The subject of math takes a hit, as does eating your veggies.
As for this genre's obligatory potty homor, when another puppy pulls Budderball's paw, Budderball instantly lets one loose in a variation on the old "pull my finger" joke. This tasteless gag also serves as foreshadowing: Budderball later employs the same device to escape the clutches of Denning. (And the pup's affinity for passing gas is explored at greater length in the DVD's special features, where flatulence jokes are even referenced in several of the puppies' profiles.) Similarly, a skunk sprays Noah, Henry and Sniffer. When B-Dawg finds himself in a particularly scary predicament, he estimates that he is "going to need a pooper scooper."
Straight-to-video movies like this—and if you're a parent, you've likely seen many of them—set out to provide light laughs and teach some fundamentals on obedience and socially acceptable behavior. On this level, it generally succeeds—in an over-done, silly, excruciating-for-adults-to-watch sort of way. (Oh, and I guess it's fair to say hard-core dog lovers will relish the many scenes designed to make the little goldens look absolutely adorable.)
Too bad there's enough potty humor and mature subject references to make families think twice about bringing home Air Buddies. While you might easily dismiss Rosebud's "girl power" mantra as friendly boy-girl rivalry, the sight of an intoxicated puppy proves more troublesome. Alcohol-related gags set in a kids movie—even as in-jokes intended for only parents to catch—are about as charming as a boozy kindergarten teacher greeting her students at the door. At best, kids will be confused by them, asking parents to explain the puppy's strange behavior. At worst, the incident will evoke pain for children whose families have been hurt by alcoholism.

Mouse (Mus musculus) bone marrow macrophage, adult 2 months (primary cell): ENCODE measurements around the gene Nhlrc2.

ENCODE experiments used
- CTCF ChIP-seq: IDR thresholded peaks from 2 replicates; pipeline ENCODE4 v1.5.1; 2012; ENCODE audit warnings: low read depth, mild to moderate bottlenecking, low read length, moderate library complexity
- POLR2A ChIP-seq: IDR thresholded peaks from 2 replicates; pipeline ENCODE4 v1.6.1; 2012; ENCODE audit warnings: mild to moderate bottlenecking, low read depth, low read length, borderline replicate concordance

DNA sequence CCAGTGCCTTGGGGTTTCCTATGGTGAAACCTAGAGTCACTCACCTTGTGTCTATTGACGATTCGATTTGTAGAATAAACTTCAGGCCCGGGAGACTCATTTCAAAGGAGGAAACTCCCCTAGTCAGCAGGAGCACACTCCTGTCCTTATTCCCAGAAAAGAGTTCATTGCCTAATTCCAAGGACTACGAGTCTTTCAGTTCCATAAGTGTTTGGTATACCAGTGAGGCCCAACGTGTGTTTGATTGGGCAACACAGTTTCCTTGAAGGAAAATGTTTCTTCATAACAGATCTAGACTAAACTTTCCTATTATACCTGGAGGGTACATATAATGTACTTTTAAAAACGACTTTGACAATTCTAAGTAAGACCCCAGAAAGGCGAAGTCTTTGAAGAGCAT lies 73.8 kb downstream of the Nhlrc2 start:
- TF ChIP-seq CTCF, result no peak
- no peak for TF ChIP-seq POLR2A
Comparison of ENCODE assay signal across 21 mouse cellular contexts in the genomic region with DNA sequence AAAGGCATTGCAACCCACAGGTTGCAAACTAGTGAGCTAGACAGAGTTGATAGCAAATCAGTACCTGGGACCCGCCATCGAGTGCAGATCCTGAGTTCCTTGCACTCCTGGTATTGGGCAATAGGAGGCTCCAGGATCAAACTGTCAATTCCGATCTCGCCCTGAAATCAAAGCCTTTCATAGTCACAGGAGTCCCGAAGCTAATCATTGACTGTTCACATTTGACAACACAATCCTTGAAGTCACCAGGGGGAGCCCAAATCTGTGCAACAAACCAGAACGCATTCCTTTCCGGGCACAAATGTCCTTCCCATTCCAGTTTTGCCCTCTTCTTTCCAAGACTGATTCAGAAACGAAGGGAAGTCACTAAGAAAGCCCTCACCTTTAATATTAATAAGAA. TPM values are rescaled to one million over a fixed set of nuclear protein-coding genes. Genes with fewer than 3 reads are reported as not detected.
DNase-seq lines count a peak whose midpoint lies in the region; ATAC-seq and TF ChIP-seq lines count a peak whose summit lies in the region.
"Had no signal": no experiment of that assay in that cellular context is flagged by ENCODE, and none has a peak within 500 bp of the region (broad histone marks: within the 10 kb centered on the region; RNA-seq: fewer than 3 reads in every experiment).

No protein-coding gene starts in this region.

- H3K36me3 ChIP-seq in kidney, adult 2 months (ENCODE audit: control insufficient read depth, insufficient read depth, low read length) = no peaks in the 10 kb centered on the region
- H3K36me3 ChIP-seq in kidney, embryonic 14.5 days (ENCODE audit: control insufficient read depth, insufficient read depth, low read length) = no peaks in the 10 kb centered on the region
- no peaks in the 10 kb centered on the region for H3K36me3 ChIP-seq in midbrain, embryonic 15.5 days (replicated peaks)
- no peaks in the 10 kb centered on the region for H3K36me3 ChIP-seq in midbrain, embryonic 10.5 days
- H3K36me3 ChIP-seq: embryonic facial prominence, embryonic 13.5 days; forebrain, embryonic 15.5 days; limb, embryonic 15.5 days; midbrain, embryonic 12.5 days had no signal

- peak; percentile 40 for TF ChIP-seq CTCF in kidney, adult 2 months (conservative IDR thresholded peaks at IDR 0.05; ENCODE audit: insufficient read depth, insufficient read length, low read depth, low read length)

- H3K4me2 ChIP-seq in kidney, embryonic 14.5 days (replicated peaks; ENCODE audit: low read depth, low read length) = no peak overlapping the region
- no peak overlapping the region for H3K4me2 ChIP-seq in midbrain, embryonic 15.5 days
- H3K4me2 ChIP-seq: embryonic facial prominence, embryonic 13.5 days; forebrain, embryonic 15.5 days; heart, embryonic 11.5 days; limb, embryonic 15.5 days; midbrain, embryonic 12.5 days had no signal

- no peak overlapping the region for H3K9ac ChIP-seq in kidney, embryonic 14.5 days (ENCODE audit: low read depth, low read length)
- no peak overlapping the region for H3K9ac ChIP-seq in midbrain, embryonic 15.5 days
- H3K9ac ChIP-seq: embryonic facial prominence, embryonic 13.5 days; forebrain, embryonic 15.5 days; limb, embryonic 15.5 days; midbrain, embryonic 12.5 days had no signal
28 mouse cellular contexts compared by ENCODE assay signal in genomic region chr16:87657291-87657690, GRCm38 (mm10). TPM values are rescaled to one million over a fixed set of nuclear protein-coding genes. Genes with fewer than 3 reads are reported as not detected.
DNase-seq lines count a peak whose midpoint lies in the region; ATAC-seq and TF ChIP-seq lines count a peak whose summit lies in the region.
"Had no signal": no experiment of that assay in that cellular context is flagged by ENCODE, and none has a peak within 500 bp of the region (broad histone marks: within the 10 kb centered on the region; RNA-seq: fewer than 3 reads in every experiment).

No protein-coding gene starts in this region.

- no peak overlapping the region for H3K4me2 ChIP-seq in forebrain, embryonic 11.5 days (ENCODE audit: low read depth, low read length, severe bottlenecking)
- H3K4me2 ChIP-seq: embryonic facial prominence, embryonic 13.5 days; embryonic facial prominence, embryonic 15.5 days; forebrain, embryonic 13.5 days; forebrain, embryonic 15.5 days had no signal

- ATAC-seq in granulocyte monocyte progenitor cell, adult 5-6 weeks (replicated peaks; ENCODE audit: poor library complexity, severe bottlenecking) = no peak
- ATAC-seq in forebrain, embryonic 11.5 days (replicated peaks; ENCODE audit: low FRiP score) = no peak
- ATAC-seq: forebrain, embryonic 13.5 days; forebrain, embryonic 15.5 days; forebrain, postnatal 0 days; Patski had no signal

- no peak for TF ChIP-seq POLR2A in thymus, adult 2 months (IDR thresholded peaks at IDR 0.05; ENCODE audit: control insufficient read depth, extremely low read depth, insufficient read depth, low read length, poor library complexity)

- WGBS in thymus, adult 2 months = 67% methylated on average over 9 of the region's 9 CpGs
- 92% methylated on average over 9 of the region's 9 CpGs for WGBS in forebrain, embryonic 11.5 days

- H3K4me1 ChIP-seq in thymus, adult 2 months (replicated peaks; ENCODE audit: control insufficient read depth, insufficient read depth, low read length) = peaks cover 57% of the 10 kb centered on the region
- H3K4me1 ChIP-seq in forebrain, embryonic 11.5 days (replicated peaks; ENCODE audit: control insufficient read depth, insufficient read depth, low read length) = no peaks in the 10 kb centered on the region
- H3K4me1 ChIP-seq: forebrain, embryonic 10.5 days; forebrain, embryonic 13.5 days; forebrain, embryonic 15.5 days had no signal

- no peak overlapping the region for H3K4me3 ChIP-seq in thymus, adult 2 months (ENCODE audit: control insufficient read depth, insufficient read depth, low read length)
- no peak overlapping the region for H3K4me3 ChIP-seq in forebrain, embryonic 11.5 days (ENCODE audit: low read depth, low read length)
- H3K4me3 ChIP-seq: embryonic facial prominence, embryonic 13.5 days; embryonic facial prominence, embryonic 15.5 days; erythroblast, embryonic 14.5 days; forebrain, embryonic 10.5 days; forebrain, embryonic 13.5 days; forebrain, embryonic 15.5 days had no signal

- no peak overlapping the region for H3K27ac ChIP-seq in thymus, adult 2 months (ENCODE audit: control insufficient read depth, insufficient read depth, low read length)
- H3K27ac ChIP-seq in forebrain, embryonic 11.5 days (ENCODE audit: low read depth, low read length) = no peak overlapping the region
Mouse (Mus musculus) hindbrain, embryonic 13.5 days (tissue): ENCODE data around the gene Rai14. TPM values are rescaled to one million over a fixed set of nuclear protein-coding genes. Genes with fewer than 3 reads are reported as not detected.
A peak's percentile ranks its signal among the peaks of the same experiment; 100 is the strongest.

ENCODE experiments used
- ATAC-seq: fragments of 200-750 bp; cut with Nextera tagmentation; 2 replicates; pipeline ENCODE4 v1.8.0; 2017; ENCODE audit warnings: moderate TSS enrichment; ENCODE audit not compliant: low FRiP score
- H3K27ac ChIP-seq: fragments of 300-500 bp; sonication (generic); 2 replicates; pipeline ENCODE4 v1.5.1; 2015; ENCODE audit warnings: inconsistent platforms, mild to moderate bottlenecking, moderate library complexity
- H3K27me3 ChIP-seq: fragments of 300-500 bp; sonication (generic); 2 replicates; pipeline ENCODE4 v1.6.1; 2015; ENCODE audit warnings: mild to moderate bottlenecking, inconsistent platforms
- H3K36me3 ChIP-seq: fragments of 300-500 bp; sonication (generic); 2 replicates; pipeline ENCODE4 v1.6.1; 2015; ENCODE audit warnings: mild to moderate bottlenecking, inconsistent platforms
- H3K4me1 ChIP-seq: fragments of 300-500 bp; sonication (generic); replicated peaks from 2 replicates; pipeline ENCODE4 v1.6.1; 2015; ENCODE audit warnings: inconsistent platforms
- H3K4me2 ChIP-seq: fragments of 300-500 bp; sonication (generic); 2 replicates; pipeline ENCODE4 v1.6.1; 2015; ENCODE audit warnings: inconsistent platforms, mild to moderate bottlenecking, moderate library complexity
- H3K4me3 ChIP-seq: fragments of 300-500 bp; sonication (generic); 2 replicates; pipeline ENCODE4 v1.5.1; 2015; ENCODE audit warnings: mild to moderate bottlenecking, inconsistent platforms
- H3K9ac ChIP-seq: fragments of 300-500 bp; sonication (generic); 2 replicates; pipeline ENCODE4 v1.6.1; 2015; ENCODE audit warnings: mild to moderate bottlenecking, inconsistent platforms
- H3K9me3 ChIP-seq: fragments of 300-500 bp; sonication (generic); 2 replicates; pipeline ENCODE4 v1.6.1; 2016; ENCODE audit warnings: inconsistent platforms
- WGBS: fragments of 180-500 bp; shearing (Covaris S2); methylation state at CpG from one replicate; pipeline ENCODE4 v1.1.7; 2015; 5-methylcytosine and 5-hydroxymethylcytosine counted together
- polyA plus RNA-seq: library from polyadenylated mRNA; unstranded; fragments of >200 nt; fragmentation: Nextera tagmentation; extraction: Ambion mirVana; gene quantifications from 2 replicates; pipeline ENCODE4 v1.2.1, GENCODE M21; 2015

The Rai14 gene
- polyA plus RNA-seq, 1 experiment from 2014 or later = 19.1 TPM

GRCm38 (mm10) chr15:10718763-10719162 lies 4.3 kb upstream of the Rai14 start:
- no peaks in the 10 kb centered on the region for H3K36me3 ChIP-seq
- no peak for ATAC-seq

Smoking and drinking episodes used to log ample screen time in decades-old classic cartoons. But since then, these vices have been reclassified as legitimate social problems, their dangers widely documented. So why pin a portion of the buddies' madcap escapades on them? In 2006? (Not that Budderball's bender does anything in the way of bolstering the film's comedic value.)
Likewise, the Buddha character also raises issues. I'm not trying to over-think his name. But when he veers from plain-Jane advice-giving to referencing meditation practices, I start seeing yellow flags landing on the playing field.
"What's the harm?" some parents may ask. "I can talk these issues through with my kids." Probably so. But who wants to use as a "growing-up-in-the-real-world" conversation-starter a film nobody'll be able to (or want to) remember 10 minutes after it's over?
So I guess you could say Air Buddies tosses up an air ball. Maybe the next DVD installment, Air Buddies: Dueling With Dear Old Dad During the Teenage Years, or some such title, will pick up the rebound and do something more interesting—and more profitable—with it.
Other Belief Systems
Readability Age Range
Abigail Breslin as the voice of Rosebud; Dominic Scott Kay as the voice of Buddha; Josh Flitter as the voice of Budderball; Skyler Gisondo as the voice of B-Dawg; Spencer Fox as the voice of Mudbud; Don Knotts as the voice of Sniffer; Slade Pearce as Noah; Christian Pikes as Henry; Patrick Cranshaw as Sheriff Bob; Paul Rae as Denning; Trevor Wright as Grim
Robert Vince ( MVP: Most Valuable Primate)